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UN Committee publishes report on follow-up to 2016 Inquiry

UN Committee publishes report on follow-up to 2016 Inquiry
Equality Commission press release

The United Nations Committee on the Rights of Persons with Disabilities has published a report on its follow-up to its 2016 UK inquiry.

The report examines what action the UK Government and NI Executive have taken, to ensure that people with a disability can enjoy the rights to independent living, employment and an adequate standard of living since the 2016 inquiry was carried out.

In its report the Committee has expressed concern that ‘there has been no significant progress for disabled people throughout the UK concerning their right to living independently and being included in the community’. It describes some reforms and policies that had been undertaken to provide financial support, accessible housing, and transport, as inadequate considering the cost-of-living crisis.

In relation to the Work Capability Assessment, the Committee has concluded that it is ‘the evidence overwhelmingly demonstrates that this process is not trauma informed, not sufficiently linked to other services and support, and not suitable to assist people to be job ready’.

The Committee acknowledges that progress in Northern Ireland has been delayed due the suspension of the Executive and highlights the budgetary decisions made during the period of suspension of the devolved institutions which have negatively impacted disabled people have yet to be reversed or redressed.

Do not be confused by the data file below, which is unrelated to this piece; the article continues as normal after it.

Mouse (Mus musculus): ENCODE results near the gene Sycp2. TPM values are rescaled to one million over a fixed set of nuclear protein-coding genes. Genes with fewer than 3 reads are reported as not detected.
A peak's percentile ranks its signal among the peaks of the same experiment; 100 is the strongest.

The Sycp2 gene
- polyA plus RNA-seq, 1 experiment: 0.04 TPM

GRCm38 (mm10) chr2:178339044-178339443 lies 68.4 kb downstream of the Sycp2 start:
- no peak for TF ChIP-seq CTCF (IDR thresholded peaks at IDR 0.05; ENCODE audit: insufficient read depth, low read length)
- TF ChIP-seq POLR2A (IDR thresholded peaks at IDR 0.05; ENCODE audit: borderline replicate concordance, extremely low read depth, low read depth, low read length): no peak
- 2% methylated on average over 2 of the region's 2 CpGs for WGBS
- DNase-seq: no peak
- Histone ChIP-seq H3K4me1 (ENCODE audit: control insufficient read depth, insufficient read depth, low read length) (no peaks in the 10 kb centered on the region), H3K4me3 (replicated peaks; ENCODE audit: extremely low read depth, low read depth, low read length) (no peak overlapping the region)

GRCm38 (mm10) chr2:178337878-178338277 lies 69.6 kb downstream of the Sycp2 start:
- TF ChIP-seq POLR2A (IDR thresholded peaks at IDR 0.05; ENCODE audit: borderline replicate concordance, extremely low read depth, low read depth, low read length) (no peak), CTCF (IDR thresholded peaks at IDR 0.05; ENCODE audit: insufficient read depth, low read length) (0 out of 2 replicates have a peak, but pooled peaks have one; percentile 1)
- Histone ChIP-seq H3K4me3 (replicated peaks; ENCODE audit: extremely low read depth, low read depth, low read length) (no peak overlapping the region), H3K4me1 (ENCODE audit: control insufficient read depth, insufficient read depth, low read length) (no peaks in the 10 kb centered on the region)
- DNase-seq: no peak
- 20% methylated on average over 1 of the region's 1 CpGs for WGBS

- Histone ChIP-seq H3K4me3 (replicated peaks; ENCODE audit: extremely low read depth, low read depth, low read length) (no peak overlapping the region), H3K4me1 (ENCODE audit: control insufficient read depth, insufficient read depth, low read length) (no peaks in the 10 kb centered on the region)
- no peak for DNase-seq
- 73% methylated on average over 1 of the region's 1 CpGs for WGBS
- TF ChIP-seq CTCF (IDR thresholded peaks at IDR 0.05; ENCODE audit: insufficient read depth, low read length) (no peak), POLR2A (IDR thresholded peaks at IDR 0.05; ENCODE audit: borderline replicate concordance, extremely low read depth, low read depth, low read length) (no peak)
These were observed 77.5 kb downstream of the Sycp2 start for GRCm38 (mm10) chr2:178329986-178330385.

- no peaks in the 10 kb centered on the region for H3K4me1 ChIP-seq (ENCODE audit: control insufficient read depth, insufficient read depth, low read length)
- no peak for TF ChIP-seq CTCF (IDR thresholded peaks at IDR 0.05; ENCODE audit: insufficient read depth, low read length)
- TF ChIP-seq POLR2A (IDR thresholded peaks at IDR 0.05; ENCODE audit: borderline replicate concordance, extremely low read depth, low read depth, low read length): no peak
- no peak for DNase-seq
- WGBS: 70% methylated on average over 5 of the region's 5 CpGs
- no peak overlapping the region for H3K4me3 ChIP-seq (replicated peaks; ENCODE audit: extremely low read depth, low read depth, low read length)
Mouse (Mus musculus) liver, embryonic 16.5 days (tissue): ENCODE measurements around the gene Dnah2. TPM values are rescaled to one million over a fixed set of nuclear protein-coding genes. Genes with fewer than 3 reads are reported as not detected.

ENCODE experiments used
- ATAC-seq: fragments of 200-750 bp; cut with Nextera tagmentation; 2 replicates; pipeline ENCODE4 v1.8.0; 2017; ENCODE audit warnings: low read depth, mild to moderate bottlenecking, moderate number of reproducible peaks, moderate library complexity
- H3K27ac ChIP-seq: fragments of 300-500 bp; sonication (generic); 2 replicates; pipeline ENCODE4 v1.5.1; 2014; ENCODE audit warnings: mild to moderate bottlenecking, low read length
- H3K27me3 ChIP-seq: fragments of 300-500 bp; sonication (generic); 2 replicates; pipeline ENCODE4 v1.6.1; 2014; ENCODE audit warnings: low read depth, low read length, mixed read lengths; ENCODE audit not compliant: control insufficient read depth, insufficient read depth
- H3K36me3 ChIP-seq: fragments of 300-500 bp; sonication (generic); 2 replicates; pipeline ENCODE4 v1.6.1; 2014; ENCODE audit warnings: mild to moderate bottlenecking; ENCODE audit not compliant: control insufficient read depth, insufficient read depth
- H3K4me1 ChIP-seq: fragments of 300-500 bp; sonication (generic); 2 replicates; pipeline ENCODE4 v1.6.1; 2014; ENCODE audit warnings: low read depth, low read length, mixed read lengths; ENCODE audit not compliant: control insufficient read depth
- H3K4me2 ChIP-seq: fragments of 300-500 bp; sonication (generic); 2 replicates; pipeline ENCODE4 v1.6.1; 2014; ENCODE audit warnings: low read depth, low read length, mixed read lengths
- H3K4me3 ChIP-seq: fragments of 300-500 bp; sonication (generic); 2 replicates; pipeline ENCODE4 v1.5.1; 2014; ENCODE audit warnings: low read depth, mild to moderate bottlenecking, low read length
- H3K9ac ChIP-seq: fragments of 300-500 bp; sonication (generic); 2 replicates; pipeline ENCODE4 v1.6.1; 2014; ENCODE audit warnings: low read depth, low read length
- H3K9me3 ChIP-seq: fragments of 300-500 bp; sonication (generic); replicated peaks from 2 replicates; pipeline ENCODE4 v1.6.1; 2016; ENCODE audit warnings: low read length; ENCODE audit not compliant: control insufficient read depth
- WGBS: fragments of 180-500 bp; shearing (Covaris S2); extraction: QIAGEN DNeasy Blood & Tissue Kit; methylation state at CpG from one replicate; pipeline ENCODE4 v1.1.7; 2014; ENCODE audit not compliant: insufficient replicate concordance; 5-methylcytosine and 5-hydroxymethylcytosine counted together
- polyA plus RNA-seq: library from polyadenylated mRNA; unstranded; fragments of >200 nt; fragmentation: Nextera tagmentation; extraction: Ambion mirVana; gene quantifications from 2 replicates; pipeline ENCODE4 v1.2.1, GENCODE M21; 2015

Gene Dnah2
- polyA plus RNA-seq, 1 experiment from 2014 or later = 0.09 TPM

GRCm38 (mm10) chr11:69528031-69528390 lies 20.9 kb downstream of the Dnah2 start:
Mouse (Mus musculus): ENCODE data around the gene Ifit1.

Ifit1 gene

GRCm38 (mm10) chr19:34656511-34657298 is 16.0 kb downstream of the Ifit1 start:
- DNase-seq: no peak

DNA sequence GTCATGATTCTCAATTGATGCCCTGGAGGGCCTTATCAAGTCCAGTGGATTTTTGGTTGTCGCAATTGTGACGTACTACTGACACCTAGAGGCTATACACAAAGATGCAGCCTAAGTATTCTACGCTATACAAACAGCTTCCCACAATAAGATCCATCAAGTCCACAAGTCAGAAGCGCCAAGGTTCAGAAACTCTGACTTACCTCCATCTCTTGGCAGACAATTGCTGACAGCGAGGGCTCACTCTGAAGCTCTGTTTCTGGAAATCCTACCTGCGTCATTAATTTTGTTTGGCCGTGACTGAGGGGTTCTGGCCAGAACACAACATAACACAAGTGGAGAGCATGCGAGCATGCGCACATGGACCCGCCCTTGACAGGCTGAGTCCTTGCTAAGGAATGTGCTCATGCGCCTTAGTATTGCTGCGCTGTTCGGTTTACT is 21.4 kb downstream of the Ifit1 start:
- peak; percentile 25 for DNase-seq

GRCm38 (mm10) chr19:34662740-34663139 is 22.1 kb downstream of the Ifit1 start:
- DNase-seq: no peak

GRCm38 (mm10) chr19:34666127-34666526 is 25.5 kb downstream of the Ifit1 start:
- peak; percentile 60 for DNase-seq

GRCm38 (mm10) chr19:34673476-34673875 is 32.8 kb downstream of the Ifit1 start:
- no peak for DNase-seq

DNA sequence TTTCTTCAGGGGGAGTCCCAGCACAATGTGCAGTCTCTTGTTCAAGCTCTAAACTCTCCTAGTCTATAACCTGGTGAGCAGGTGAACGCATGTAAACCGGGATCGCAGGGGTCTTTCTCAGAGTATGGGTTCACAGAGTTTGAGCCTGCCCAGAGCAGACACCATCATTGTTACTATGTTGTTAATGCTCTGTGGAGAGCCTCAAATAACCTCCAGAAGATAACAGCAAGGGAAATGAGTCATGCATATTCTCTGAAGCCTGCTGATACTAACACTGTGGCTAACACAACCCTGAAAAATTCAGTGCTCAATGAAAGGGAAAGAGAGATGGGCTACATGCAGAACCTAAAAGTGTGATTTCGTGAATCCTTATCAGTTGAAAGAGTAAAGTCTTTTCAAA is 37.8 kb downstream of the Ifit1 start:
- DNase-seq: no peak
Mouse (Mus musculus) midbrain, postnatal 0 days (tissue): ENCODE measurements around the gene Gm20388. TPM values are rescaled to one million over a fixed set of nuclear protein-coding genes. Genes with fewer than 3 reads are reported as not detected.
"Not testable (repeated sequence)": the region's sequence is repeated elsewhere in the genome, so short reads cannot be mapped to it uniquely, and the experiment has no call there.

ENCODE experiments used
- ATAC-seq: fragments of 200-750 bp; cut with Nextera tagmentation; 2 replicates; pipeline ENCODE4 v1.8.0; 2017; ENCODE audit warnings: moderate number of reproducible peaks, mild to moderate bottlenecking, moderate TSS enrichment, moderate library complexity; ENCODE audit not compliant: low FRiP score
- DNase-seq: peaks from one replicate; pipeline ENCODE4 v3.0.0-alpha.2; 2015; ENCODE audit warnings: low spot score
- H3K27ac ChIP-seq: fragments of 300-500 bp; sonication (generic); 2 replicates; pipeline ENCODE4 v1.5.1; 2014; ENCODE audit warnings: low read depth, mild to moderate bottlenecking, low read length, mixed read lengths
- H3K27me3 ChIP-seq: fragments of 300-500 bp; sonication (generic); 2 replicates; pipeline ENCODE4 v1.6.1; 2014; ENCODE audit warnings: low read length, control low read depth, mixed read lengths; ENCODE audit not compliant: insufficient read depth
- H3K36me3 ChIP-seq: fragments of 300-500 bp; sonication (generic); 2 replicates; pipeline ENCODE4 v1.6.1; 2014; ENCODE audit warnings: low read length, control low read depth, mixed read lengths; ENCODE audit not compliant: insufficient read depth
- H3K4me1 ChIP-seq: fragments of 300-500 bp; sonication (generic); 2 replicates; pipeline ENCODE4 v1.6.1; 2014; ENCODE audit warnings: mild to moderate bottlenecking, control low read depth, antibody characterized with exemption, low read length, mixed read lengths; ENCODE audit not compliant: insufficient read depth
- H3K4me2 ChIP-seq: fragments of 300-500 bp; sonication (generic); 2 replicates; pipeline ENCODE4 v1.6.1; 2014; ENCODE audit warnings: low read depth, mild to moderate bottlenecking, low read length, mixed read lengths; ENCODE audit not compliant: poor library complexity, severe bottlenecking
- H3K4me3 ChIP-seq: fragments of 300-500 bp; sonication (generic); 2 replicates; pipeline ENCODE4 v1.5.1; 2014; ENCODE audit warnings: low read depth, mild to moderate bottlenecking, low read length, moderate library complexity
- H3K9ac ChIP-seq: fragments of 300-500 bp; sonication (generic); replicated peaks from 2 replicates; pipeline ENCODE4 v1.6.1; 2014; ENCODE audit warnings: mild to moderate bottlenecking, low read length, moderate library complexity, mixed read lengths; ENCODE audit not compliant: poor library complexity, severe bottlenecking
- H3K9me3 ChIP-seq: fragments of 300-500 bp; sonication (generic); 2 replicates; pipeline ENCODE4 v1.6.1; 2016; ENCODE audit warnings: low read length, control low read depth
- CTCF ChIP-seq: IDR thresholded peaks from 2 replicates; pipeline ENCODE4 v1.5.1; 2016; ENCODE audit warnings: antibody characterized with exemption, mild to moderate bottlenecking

The report refers to Northern Ireland being hit especially hard by the loss of EU funds. The European Social Fund was replaced by UK Shared Prosperity Fund which does not provide the same standard of support to disabled people accessing employment in Northern Ireland, it offers £20million less in funding and will end in March 2025.

In a joint response to the report, in their role as the Independent Mechanism for NI (IMNI), Geraldine McGahey, Chief Commissioner, Equality Commission for Northern Ireland and Alyson Kilpatrick, Chief Commissioner, Northern Ireland Human Rights Commission said:

“We welcome the publication of the report, but unfortunately, we are not surprised by its content, which reports ‘no significant progress has been made by the State Party concerning the situation of persons with disabilities addressed in the inquiry proceedings’ and ‘signs of regression in the standards and principles of the Convention’. No doubt many will find this both shocking and concerning.

“We have continually raised our serious concerns about the lack of progress in addressing and implementing the UN Committee’s recommendations and the very real impact this has on disabled people’s lives in Northern Ireland. We need action and leadership to address the issues highlighted in this report.

“It is imperative that the Department for Communities and the NI Executive urgently take steps to finalise, in conjunction with the Disability Strategy Co-Design Group and other stakeholders, a Disability Strategy for Northern Ireland. This will ensure that disabled people and their representatives have their voices heard and we can move forward with policy and initiatives to fully realise their rights and equality entitlements as set out in the UNCRPD,” concluded the Commissioners.

The UK Government and NI Executive have obligations through the UNCRPD, as well as Windsor Framework Article 2 to uphold rights and equality protections for persons with disabilities.

Notes to Editors:

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